The writer’s scheme called for a perfect crime. Then it crumbled.
For all her inventions on the page, Nancy Crampton Brophy’s plot to murder her husband unravelled almost immediately, after police quickly obtained surveillance camera footage showing the romance novelist at the scene of the fatal shooting on June 2, 2018.
The now 71-year-old was arrested a few months later on Sept. 5, but criminal proceedings ground to a halt during a two-year pause, as no murder trials were held before a jury in Multnomah County Circuit Court during the pandemic.
Crampton Brophy’s attorneys sought another one-year delay as recently as February, but Judge Christopher Ramras denied the motion, setting the stage for a legal battle that began April 4.
After a 27-day televised trial spanning nearly two months, a Multnomah County jury took just eight hours Wednesday to convict Crampton Brophy of second-degree murder for the death of her husband, Oregon Culinary Institute instructor Daniel Brophy, 63.
The jurors declined to comment while leaving the downtown courthouse after the verdict.
Prosecutors said Crampton Brophy shot her partner of 25 years twice in the heart after sneaking into the culinary institute about 7:30 a.m., a few minutes after Brophy deactivated the school’s alarm. Crampton Brophy was seen driving away from the now-defunct school a few minutes later.
The televised trial became the most closely watched legal proceedings since Jeremy Christian was convicted in late 2020 of killing two men and wounding a third during a 2017 rampage on a MAX train.
Hanging over the trial was Crampton Brophy’s now infamous online essay, “How to Murder Your Husband,” which recommending gunning down a spouse over various other modes of murder, such as poison or hit men.
“If you heard that in a book, you wouldn’t believe it,” local crime novelist Brandy Garrett said. “You would assume someone was purposely setting her up.”
But unlike in fiction, Crampton Brophy was found guilty beyond a reasonable doubt.
TWISTS AND TURNS
Legal experts and her fellow suspense writers say Crampton Brophy was undone by a set of circumstantial evidence too weighty to ignore, including digital footprints that linked her to the exact make and model of pistol used in the fatal shooting.
“She had a few twists and turns, like the idea of changing up the gun barrel. But she bought everything in a way that was traceable back to her,” Portland author April Henry said.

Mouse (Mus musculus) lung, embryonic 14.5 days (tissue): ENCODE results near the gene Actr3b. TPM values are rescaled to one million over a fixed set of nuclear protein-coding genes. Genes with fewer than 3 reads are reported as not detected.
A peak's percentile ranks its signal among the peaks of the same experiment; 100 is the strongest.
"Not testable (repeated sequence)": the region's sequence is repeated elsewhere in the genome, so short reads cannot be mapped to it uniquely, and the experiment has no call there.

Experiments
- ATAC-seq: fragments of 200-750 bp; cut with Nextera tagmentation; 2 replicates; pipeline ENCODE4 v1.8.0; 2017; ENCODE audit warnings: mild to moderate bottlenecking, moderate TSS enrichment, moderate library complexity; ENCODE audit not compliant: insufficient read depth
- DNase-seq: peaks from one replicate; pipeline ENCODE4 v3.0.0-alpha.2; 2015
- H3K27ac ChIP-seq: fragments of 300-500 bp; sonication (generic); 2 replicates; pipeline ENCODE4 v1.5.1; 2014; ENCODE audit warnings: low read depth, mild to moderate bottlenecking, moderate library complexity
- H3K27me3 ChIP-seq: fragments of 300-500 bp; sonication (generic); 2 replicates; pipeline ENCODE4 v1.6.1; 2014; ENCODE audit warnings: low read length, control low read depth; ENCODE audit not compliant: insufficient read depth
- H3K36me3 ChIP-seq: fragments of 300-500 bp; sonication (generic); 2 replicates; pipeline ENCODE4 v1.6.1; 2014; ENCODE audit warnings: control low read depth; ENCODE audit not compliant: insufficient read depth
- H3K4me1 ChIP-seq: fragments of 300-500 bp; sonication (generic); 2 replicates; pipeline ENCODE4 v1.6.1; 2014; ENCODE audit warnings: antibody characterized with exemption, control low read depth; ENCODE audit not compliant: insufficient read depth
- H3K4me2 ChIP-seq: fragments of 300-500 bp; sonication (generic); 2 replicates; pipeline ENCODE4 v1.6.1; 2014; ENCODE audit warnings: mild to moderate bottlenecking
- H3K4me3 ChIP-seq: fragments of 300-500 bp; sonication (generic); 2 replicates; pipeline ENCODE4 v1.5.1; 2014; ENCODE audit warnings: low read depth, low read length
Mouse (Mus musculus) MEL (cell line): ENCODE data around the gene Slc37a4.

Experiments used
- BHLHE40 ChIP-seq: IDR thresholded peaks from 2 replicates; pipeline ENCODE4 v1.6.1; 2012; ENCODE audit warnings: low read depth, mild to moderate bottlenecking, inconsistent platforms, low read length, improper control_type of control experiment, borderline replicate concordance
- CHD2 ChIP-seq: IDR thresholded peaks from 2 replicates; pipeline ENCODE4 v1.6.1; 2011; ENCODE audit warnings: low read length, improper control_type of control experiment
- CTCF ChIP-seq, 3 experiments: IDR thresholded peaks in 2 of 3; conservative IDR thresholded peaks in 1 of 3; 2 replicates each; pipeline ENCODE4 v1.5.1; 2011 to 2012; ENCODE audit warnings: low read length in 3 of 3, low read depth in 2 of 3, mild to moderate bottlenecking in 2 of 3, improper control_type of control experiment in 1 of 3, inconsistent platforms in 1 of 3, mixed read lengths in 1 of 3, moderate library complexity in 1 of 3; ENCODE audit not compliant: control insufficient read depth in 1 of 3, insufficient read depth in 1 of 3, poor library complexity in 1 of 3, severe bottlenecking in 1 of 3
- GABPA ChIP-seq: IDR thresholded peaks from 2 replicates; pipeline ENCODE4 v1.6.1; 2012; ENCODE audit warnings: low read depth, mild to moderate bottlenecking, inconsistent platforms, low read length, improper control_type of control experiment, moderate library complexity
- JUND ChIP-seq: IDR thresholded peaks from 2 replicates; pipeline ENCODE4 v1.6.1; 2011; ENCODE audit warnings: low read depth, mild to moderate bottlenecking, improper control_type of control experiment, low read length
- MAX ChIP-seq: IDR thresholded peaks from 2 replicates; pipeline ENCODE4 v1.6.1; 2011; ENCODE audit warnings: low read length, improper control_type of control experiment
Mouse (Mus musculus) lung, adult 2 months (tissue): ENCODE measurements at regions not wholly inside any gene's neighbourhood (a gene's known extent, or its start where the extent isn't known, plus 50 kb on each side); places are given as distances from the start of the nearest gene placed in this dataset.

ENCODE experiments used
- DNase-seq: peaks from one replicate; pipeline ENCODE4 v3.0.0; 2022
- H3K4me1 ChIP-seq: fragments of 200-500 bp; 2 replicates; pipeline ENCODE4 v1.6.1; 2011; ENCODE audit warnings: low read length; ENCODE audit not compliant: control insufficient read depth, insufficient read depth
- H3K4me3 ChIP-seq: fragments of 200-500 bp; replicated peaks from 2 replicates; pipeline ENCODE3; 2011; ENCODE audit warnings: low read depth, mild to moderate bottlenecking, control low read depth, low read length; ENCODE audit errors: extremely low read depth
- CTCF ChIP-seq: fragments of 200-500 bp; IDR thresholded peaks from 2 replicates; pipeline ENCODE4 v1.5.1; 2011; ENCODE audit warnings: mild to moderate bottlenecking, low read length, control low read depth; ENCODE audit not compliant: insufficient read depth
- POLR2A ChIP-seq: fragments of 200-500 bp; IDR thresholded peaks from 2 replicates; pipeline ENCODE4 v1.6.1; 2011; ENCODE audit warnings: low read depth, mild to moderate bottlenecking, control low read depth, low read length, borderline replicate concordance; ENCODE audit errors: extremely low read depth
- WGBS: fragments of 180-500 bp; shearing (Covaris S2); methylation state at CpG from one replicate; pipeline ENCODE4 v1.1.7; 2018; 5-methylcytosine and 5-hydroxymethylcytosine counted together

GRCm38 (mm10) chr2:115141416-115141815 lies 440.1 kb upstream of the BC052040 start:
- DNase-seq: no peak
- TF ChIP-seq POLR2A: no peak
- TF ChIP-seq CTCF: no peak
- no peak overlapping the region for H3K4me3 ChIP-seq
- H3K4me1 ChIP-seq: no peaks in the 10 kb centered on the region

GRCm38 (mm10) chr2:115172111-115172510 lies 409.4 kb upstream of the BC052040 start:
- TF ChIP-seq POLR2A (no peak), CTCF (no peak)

The counterfactual floated by her defense attorneys — that Brophy was murdered during a robbery gone wrong, while Crampton Brophy was coincidentally in the area to work on her writing — never passed the smell test, said Henry, who has published 27 crime novels.
After all, Crampton Brophy stood to gain at least $815,000 from her husband’s life insurance policies.
“It just seems so much more likely it’s going to be someone who stands to benefit from his death,” Henry said. “She tried to be a clever mastermind, but she didn’t do a very good job.”
Unlike fictionalized whodunits that keep the reader guessing, investigators zeroed in on Crampton Brophy as a potential suspect on the day of her husband’s death, as police had already spotted her van on videos from nearby businesses and a MAX light rail platform.
At trial, Crampton Brophy admitted she was near the culinary school at the time of the shooting but said she never told police about the trip because shock-induced retrograde amnesia erased her memories of it.
Her decision to testify transformed Crampton Brophy from the defendant to a witness whose character and credibility could be scrutinized, noted Lewis & Clark Law School professor Tung Yin.
Defense attorneys typically try to prepare their clients for a prosecutor’s probing questions by staging mock cross-examinations, Yin said, but they may be unwilling to truly push their clients. Crampton Brophy’s presence on the stand limited her defense team’s ability to inject doubt into the state’s narrative, he added.